Thursday, August 10, 2017

Synopsis Critique #12: Adult Fantasy

And now, it's time for this week's synopsis critique! The author of WHAT LIES DREAMING, a 123,000-word Adult Fantasy, submitted this synopsis. My in-line comments are [blue and in brackets], and I'll include a summary at the end. Feel free to comment below!

If you'd like a primer on how to write a synopsis, see my posts here and here. And if you want your synopsis critiqued on this website, fill out the form here, or email your 1-2 page synopsis to me at operationawesome6@gmail.com, and I'll post one critique per week (NOTE: I'll email my critique to the author as soon as I'm done, so the author won't have to wait to see his/her synopsis on the site). Thanks for participating!

Synopsis

WHAT LIES DREAMING follows a slave, a senator, and a soldier, during a famine in second century Rome. It takes place across the seven-day festivities of the 900th Anniversary of Rome’s founding. [I wouldn't start with an introduction like this. A synopsis is just for telling your story, not telling the reader the book's title. Instead, I'd revise this to something like, 'In second-century Rome, a slave, a senator, and a soldier cross paths during seven days of festivities celebrating the nine-hundredth anniversary of Rome's founding, while famine rages around them.' And then move right into the story.]
JOAH, the Jewish slave, procures animals for the gladiator games. He must find a monster for the grand finale on the final day [of the games/festivities] or risk being sold into the mines. [Nice set-up of Joah's stakes] He has paid TITUS, a commander of the returning German Legion, [You have a lot of names in the synopsis, so I'd remove Titus's name and refer to him as 'a commander of the returning German legion'] to bring him a monster from the north. Titus [the commander] brings him a sickly old barbarian instead, mocking him. [Mocking the barbarian or Joah?] Joah can do nothing but accept Titus’s abuse. [Why doesn't Joah have any other choices? You said he paid Titus, so couldn't he rescind their agreement, insist Titus find an actual monster, etc.?]
MARCUS VERUS, the senator, leads a political faction opposing the emperor. Recently Marcus’s son died in action in the north. Crippled by grief, Marcus has let his various plots against the emperor unravel. But the emperor erred in recalling the German Legion to quell the unrest caused by the famine. [I would connect these two sentences. 'the emperor erred... because the German commander was a close friend of Marcus's son'] Their commander, Titus, [leave out Titus's name] was a close friend of Marcus’s son. Marcus rekindles the opposition and recruits Titus [the commander] to his side.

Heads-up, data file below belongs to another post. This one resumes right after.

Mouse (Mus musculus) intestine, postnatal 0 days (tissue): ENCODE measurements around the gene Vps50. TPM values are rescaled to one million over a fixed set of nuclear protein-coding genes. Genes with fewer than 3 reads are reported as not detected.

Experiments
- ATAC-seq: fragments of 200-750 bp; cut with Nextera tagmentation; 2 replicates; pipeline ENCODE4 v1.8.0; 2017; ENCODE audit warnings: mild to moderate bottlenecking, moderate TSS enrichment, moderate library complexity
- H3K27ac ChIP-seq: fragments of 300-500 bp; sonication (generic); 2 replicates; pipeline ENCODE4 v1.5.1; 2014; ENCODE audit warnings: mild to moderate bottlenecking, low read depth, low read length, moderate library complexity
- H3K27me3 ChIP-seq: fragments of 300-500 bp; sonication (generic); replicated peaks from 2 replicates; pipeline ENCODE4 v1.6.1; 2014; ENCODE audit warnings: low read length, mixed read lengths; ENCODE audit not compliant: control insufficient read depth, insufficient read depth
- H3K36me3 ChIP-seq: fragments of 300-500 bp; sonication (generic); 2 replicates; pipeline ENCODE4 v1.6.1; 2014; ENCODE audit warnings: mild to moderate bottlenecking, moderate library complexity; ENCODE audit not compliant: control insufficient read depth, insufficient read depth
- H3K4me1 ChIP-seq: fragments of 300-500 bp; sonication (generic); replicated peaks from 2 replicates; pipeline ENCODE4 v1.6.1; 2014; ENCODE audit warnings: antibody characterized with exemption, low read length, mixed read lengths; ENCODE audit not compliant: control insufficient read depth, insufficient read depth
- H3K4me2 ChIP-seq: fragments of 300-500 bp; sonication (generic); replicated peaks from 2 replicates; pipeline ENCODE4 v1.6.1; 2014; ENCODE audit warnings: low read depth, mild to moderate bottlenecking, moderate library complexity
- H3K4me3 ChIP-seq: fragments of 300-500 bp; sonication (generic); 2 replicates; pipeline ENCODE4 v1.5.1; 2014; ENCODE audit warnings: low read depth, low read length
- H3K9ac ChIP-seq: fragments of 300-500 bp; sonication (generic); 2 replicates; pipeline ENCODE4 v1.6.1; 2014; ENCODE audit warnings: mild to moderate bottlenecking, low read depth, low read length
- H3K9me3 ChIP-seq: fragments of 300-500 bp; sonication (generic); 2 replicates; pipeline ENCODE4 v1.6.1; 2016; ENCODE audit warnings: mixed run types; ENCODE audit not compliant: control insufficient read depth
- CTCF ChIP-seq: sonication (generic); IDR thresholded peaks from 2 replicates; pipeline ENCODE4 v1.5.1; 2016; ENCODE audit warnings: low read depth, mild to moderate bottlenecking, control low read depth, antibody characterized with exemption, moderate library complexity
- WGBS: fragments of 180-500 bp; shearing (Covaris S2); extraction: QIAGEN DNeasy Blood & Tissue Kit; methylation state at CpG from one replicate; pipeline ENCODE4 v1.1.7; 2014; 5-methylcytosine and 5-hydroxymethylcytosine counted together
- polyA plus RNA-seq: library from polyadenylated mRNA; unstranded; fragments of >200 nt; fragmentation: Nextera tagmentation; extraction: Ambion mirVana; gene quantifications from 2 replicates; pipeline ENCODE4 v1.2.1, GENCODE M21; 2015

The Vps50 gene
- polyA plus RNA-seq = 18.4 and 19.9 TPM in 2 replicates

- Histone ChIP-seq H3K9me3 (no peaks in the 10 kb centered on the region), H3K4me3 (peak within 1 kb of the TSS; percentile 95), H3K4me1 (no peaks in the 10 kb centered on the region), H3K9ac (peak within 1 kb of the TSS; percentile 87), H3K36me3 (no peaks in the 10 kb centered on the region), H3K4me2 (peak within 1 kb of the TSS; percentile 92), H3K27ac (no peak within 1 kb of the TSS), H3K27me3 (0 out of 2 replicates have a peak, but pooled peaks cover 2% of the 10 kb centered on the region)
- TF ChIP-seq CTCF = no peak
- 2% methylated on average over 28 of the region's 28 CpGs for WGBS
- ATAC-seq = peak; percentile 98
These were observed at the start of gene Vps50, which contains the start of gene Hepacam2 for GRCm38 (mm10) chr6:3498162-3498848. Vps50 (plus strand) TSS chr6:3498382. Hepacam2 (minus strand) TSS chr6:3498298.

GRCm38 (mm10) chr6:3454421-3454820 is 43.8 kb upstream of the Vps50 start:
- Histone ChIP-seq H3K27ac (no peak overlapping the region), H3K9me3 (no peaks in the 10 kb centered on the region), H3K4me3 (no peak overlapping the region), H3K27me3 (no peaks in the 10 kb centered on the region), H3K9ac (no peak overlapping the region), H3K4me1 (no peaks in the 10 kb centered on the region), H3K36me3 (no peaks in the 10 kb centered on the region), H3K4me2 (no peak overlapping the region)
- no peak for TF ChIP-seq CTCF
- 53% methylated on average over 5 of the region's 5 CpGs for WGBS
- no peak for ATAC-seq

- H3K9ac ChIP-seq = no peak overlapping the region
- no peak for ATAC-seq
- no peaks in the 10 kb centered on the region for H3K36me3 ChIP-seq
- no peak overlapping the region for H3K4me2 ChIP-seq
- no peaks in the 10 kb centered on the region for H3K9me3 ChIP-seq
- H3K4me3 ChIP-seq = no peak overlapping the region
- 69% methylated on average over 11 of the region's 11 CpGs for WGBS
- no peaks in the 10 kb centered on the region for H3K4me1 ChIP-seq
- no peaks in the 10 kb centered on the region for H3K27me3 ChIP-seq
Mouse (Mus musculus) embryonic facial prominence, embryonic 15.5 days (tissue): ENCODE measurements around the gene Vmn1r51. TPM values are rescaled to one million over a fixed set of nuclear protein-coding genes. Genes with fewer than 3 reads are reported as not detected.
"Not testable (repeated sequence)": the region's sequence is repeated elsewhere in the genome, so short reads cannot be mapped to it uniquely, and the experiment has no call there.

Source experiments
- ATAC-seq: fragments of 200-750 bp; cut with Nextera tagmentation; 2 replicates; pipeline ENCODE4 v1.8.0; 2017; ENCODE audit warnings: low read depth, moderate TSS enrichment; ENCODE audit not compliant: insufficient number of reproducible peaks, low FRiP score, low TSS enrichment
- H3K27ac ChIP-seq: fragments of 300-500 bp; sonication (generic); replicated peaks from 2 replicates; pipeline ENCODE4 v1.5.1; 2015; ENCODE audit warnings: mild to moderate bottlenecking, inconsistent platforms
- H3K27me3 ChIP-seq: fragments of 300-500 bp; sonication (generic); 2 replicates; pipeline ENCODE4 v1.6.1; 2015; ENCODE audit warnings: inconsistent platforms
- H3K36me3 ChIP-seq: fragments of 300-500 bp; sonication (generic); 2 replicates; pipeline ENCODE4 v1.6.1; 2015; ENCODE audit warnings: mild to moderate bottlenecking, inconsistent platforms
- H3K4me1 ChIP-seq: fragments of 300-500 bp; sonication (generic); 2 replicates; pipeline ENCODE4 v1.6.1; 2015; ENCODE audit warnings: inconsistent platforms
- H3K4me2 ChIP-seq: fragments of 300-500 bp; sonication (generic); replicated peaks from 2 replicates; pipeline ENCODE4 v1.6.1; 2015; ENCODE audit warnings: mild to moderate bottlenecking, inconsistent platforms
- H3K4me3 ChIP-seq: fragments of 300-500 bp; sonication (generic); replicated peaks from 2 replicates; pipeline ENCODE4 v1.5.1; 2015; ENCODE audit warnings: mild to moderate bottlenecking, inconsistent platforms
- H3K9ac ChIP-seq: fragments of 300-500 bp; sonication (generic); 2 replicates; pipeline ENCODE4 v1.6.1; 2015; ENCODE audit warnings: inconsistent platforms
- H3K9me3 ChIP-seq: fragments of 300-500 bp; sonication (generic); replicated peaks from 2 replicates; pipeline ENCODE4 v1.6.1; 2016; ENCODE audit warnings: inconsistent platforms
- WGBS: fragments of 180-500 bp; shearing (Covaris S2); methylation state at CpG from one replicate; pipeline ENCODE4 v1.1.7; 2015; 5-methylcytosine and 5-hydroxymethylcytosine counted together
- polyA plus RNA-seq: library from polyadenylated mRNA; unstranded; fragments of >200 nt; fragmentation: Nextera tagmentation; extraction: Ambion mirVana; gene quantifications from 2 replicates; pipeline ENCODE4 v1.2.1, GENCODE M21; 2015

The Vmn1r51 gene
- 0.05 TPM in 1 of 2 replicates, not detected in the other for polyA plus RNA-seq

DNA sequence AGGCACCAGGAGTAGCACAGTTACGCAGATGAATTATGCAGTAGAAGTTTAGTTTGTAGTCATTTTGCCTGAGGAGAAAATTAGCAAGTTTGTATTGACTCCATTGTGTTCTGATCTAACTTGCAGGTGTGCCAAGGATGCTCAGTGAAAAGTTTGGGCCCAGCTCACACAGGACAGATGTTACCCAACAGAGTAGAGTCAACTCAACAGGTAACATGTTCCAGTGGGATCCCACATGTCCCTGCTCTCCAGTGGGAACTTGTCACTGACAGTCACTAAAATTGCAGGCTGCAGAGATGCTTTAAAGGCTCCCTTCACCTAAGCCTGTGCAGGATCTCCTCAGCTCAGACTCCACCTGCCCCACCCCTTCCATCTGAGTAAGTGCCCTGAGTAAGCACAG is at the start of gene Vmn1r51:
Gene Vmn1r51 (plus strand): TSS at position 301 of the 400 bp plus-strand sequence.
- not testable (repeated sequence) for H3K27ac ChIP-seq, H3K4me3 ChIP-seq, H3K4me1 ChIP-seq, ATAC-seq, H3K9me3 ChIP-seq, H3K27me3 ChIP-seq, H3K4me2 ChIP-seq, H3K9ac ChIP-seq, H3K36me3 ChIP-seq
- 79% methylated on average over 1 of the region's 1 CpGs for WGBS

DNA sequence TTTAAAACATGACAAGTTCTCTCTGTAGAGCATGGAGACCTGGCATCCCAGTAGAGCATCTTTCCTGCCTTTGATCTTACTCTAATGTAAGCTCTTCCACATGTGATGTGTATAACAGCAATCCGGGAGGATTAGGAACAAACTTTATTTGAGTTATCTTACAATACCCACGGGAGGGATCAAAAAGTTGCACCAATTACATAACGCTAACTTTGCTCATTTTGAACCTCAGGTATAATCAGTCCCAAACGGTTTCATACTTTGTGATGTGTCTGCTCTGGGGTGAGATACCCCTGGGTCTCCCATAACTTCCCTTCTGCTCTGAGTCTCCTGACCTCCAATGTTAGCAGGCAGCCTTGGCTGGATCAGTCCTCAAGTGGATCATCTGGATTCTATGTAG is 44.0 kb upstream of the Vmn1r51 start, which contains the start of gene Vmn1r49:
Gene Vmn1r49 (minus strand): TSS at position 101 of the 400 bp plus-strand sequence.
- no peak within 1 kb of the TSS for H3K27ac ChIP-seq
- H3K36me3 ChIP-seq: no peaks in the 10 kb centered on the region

ANDREAS PANAGOS, a soldier who participated in the destruction of Jerusalem, is tormented by his past. He works as hired muscle now. [For who? The emperor? The rebels? Others?] When he’s ordered to destroy an incoming shipment of grain he realizes how wrong this is. He follows his orders regardless. The gods in his mind [I'm not sure what this means. Do you mean his faith in the gods, or his own gods that no one else knows about? Or are we just talking about his morals?] are stirred into outrage by this. They drive him to seek redemption in the slums, where the famine has hit hardest. He meets EYDIS, a barbarian woman whose people have been enslaved by the Romans. She’s enraged by his clumsy attempts at atonement, and Andreas’s gods take her side. Andreas flees into wine, then returns to his employer. [Why? Tell the reader why Andreas would give up his attempts at redemption, rather than stay and keep trying.]

[You've done a nice job introducing the three main characters and the stakes facing each of them. Now, as we start to see their stories converge, we've got a set-up in place that will allow us to follow the main plot.]
Joah’s sickly old barbarian is thrown into the arena. [When?] He’s shown to be a wizard when he summons a monster to defend himself. It [the monster?] is slain, and the wizard injured. Joah now has a source for a monster, if he can speak with the wizard. He asks his master to find a translator. Joah’s master is Andreas’s employer, [I would take this initial clause out, as it's getting to be a little too much detail] and Andreas overhears the request. He returns with Eydis. [Combine these sentences: 'Andreas overhears the request and returns with Eydis'] In thanks, Andreas’s employer refers him to Marcus Verus, who needs passionate young fighters. [You can delete this sentence, because we know from the next paragraph that Marcus recruits Andreas]
Marcus recruits Andreas to stir up unrest against the emperor. Andreas meets with several failures, but eventually his gods help him spark a food riot. [Does this mean they're rioting about lack of food or destroying food in order to riot (like a food fight?] Under his leadership the mob breaks into an imperial granary and carries its wheat back to the slums.
In the Senate Hall, Marcus goads the emperor into sending the Praetorian Guard into the slums in force. When they kill a popular community leader the entire district rises up in full revolt.